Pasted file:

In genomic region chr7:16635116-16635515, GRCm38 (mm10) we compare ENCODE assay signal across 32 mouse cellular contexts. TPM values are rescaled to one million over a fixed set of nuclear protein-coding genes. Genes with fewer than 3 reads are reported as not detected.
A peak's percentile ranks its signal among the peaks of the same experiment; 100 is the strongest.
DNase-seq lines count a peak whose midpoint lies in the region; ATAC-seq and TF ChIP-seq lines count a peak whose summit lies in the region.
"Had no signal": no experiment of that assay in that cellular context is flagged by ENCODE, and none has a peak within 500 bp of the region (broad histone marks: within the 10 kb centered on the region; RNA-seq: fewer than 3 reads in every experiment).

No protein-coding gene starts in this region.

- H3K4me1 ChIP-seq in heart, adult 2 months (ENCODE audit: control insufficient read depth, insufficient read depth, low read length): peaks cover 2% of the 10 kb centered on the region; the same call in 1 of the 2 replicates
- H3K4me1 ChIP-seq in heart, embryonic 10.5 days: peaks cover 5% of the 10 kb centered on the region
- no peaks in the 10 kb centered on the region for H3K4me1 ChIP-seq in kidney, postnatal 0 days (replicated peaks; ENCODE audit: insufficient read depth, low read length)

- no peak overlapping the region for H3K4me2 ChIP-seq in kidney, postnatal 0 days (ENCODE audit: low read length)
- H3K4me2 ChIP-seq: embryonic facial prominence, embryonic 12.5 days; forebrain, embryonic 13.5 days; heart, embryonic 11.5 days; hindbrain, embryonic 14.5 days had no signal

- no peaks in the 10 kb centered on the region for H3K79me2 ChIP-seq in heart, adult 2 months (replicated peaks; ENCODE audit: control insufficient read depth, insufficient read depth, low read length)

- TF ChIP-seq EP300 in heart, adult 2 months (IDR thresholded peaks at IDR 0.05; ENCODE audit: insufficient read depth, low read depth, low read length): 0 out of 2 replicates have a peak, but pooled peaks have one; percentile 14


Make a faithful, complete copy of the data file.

In genomic region chr7:16635116-16635515, GRCm38 (mm10) we compare ENCODE assay signal across 32 mouse cellular contexts. TPM values are rescaled to one million over a fixed set of nuclear protein-coding genes. Genes with fewer than 3 reads are reported as not detected.
A peak's percentile ranks its signal among the peaks of the same experiment; 100 is the strongest.
DNase-seq lines count a peak whose midpoint lies in the region; ATAC-seq and TF ChIP-seq lines count a peak whose summit lies in the region.
"Had no signal": no experiment of that assay in that cellular context is flagged by ENCODE, and none has a peak within 500 bp of the region (broad histone marks: within the 10 kb centered on the region; RNA-seq: fewer than 3 reads in every experiment).

No protein-coding gene starts in this region.

- H3K4me1 ChIP-seq in heart, adult 2 months (ENCODE audit: control insufficient read depth, insufficient read depth, low read length): peaks cover 2% of the 10 kb centered on the region; the same call in 1 of the 2 replicates
- H3K4me1 ChIP-seq in heart, embryonic 10.5 days: peaks cover 5% of the 10 kb centered on the region
- no peaks in the 10 kb centered on the region for H3K4me1 ChIP-seq in kidney, postnatal 0 days (replicated peaks; ENCODE audit: insufficient read depth, low read length)

- no peak overlapping the region for H3K4me2 ChIP-seq in kidney, postnatal 0 days (ENCODE audit: low read length)
- H3K4me2 ChIP-seq: embryonic facial prominence, embryonic 12.5 days; forebrain, embryonic 13.5 days; heart, embryonic 11.5 days; hindbrain, embryonic 14.5 days had no signal

- no peaks in the 10 kb centered on the region for H3K79me2 ChIP-seq in heart, adult 2 months (replicated peaks; ENCODE audit: control insufficient read depth, insufficient read depth, low read length)

- TF ChIP-seq EP300 in heart, adult 2 months (IDR thresholded peaks at IDR 0.05; ENCODE audit: insufficient read depth, low read depth, low read length): 0 out of 2 replicates have a peak, but pooled peaks have one; percentile 14